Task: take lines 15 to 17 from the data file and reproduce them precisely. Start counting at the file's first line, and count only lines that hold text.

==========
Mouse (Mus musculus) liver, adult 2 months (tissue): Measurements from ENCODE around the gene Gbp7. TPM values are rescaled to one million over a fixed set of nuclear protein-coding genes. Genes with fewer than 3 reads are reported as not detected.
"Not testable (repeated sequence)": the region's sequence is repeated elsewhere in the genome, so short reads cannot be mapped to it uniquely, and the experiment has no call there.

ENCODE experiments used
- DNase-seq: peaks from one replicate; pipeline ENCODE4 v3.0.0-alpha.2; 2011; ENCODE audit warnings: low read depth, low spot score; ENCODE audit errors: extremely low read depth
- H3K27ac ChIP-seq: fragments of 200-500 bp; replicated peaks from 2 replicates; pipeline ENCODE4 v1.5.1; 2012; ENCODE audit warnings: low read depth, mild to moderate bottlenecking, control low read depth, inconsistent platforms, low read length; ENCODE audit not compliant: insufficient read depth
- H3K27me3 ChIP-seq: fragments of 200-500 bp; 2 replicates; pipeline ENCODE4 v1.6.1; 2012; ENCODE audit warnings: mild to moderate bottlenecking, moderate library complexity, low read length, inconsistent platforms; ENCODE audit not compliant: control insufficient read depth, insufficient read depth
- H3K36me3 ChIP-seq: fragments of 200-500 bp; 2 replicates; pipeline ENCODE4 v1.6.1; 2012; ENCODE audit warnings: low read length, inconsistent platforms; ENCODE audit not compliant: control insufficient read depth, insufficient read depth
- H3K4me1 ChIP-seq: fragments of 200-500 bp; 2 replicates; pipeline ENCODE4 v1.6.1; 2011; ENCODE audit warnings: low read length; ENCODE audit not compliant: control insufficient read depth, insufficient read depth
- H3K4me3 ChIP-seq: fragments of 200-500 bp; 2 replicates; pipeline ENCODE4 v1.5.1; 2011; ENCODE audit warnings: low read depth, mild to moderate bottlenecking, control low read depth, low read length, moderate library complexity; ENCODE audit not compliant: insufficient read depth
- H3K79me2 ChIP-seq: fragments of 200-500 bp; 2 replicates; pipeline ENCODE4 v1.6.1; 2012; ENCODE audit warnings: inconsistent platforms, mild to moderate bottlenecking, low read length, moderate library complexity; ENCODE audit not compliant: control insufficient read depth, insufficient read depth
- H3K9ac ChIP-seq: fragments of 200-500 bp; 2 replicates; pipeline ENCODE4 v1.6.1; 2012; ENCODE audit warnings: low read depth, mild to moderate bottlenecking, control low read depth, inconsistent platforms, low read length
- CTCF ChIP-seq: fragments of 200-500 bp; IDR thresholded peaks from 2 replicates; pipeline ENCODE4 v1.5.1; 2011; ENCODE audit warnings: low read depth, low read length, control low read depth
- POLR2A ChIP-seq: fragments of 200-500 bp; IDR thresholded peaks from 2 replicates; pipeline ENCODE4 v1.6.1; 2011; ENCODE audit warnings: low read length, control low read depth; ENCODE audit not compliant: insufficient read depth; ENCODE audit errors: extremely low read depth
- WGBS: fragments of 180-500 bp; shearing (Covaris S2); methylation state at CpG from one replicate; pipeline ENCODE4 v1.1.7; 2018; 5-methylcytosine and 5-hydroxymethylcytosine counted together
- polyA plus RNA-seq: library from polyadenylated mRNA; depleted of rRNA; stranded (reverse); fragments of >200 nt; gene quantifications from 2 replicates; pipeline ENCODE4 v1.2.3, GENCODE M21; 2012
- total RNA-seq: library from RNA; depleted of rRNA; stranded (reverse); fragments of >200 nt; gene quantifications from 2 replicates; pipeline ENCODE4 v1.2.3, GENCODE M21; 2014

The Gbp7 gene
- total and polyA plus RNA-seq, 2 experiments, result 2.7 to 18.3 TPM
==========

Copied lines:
- polyA plus RNA-seq: library from polyadenylated mRNA; depleted of rRNA; stranded (reverse); fragments of >200 nt; gene quantifications from 2 replicates; pipeline ENCODE4 v1.2.3, GENCODE M21; 2012
- total RNA-seq: library from RNA; depleted of rRNA; stranded (reverse); fragments of >200 nt; gene quantifications from 2 replicates; pipeline ENCODE4 v1.2.3, GENCODE M21; 2014

The Gbp7 gene